“I’m hungry. Can you help?”
The face of hunger is often the wide-eyed and teary gaze of a small child. Children across America go to bed hungry every night, but they aren’t the only ones.
Here in Georgia senior citizens are suffering, too, often forced to choose between buying food and purchasing needed medications.
Georgia currently ranks tenth in the nation for senior hunger, according to a recent report from the Dept. of Human Resources. When DHS first prioritized senior hunger three years ago, Georgia was ninth in the nation.
“Senior hunger is now a priority for the state,” says Shawn Taylor, manager with the Area Agency on Aging.
Senior citizen hunger is prevalent across Georgia, and Pierce County is no exception. Just ask those who work with local seniors daily at the Pierce County Senior Center.
Eighty-eight percent of locals who receive a monthly food box from Pierce County Family Connections are seniors.
Stephanie Bell, executive director for Family Connections, regularly takes calls from senior citizens who need a little extra food. They’ll often ask for a bag of grits, she says.
Buy my medicine and live, or buy my food — that’s the question many local seniors wrestle with daily, Bell adds.
Karen Herndon, Pierce County’s representative on the Area Aging Advisory Council, reports similar problems among the seniors she serves. Many of them don’t qualify for the Supplemental Nutrition Assistance Program (SNAP) — commonly referred to as food stamps — and if they do, the amount is minimal. Transportation to grocery stores and other food resources is also a challenge for seniors who can no longer drive.
Taylor, Bell and Herndon are concerned about senior hunger in Pierce County, but they’re optimistic about finding solutions too.
The women currently serve on a Senior Hunger Coalition created by the Southern Georgia Regional Commission. The group met for the first time last fall, and have already identified several senior citizen support initiatives.
“We’re trying to create a plan, not just on paper, but something that will effectively impact and reduce the number of seniors who are going to bed hungry at night,” Taylor says.
The Coalition will distribute a nutrition resource guide detailing contact information for local food banks, church programs and organizations that provide services for seniors.
The guide, to be completed in August, will be available online and in print at the senior center, social security administration office and local doctors’ offices. Law enforcement agencies and those manning the Aging and Disability Resource Connection (ADRC) phone lines will also have the guide.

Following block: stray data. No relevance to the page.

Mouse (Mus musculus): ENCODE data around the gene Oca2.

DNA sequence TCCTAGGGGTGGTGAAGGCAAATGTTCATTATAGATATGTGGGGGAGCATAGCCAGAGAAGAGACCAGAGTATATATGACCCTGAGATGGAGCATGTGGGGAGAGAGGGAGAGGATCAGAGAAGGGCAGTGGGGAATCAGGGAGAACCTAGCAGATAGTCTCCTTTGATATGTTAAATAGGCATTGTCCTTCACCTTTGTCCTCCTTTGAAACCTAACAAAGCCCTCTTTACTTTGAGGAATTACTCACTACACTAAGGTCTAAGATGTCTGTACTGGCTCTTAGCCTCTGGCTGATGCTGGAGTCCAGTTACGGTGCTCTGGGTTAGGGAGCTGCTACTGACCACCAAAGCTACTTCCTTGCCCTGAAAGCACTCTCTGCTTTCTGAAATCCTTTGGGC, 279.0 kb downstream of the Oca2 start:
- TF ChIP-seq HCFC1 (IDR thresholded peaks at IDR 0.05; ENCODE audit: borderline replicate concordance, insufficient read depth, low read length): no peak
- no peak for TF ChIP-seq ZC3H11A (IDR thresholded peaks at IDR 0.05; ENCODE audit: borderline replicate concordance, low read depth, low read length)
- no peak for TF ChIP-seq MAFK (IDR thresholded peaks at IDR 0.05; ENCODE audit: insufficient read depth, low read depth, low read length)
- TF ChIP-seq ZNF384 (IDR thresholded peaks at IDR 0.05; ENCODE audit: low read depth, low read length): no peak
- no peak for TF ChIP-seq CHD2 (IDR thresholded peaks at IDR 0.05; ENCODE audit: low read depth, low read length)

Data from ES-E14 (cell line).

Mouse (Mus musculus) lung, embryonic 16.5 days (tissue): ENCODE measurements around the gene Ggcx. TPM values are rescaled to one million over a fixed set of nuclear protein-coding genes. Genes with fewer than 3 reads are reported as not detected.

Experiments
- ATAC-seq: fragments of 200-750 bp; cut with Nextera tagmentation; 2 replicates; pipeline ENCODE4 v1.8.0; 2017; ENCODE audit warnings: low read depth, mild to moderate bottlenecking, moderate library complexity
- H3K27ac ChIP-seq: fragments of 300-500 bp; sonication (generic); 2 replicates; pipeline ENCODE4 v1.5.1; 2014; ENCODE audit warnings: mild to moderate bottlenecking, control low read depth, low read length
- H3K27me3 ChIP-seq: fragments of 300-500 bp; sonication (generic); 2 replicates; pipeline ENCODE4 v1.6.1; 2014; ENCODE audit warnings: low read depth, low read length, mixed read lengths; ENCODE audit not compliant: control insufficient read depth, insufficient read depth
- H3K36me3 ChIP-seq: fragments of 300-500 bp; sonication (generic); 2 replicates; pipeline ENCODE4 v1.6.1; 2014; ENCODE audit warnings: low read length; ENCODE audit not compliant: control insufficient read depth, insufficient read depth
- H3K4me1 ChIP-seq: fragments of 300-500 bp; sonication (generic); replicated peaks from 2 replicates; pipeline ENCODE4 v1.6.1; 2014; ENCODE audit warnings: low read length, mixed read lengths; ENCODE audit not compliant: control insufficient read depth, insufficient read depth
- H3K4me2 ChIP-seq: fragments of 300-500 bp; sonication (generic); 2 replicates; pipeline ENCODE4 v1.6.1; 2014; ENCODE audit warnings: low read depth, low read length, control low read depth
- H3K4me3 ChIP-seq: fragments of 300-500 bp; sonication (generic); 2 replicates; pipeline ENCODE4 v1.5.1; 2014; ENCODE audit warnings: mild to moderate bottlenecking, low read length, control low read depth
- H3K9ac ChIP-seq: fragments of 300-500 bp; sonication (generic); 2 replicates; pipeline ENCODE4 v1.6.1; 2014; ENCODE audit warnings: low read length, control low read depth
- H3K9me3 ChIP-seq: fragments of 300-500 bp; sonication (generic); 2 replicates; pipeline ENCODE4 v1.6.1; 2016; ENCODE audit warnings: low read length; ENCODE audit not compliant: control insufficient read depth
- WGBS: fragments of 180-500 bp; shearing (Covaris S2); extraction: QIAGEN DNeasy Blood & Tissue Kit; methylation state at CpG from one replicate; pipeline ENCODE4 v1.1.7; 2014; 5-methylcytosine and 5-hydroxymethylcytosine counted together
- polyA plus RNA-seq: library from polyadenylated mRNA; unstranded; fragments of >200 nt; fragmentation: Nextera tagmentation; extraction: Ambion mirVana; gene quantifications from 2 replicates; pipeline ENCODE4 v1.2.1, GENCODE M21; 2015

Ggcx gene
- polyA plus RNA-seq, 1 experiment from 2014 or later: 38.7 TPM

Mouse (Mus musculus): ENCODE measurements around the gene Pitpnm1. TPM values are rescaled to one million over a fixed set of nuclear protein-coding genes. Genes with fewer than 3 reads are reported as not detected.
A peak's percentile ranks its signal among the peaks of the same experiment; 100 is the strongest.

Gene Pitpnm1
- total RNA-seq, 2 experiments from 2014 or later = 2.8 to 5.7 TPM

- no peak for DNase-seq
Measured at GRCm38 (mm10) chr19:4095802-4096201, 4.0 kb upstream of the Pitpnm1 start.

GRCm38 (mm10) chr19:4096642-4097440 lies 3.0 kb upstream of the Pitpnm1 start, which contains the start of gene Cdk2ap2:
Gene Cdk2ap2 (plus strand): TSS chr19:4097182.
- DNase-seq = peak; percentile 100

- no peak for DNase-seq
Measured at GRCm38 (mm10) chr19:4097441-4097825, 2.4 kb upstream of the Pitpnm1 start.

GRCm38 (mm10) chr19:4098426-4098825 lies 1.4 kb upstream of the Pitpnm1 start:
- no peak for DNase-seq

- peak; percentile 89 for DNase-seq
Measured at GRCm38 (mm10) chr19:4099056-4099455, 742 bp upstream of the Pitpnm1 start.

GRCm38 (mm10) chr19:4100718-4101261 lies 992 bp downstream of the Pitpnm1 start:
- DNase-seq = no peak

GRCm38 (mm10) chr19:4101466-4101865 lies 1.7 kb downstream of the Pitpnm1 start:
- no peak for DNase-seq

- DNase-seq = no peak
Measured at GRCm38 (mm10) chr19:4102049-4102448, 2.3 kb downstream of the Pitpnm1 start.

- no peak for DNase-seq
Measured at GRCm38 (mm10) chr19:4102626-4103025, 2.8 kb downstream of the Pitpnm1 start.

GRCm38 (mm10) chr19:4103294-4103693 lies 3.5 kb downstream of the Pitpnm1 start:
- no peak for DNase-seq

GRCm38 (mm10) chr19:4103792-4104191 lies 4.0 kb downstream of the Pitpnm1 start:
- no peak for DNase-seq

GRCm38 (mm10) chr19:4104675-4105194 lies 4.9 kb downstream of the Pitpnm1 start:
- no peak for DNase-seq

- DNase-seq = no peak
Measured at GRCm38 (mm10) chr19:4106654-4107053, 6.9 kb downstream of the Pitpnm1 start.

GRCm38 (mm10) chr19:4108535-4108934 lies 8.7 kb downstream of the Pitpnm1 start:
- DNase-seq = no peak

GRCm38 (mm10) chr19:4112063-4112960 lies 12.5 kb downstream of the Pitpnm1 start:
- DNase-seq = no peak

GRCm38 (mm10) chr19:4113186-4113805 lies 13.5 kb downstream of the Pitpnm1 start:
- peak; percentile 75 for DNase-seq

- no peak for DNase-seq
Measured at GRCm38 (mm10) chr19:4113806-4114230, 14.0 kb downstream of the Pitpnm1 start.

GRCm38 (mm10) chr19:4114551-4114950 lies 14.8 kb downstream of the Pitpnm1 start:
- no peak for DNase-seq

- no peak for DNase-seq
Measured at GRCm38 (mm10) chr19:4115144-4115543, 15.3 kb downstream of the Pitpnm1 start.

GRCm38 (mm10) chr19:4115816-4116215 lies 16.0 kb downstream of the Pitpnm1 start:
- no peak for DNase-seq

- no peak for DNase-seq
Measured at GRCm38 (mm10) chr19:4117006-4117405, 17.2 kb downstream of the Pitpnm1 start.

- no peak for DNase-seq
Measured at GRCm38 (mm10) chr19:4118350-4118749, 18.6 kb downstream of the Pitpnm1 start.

“A lot of seniors don’t have that information … or they may not know the hours of operation,” Taylor says.
The group is also compiling a walking-biking map to fresh food resources.
“Not every senior who is hungry is hungry because of a lack of financial resources. Sometimes it’s a lack of transportation, sometimes it’s due to a lack of mobility,” Herndon explains.
And, often seniors only have access to a discount store, where fresh food options are limited, which further compounds their health challenges as processed foods can cause more physical issues.
“They want healthy food. They don’t want the processed stuff,” Bell says.
Informational resources are a great tool, but no amount of information can solve the problem of senior hunger entirely. If seniors can’t afford adequate food or can’t secure transportation to pick up groceries, they need food brought to them.
Pierce County farmers may be key to helping get fresh food into the hands of hungry senior citizens, significantly reducing or perhaps eliminating the problem locally.
The hunger coalition hopes to create and grow a gleaning program with local farmers to provide leftover produce to seniors. Herndon approached local officials with the idea at a recent meeting.
“We want to build relationships with our farmers and our senior centers,” Taylor says.
The senior center can coordinate seniors to glean in the fields, or send someone to pick up the produce if farmers can’t allow direct access to their crops.
So far, volunteers have helped distribute 300 pounds of blueberries, 300 pounds of squash, 125 pounds of cucumbers, 40 pounds of green tomatoes and 50 pounds of zuchinni donated from local farms to seniors.
Pierce County’s seniors have helped build our local economy, working long, hard hours in their prime.
“They’re the ones who built where we are today,” Bell says.
Now, they need community support.
Can we help? Yes, we can.
For more information regarding the gleaning program and food waste reclamation, contact Stephanie Bell at 912-230-7835; Pierce County Senior Center Nutrition Manager Lynn Platt at 912-449-0145; Area Aging Advisory Council representative Karen Herndon at 281-4449; or Shawn Taylor at 912-285-6097.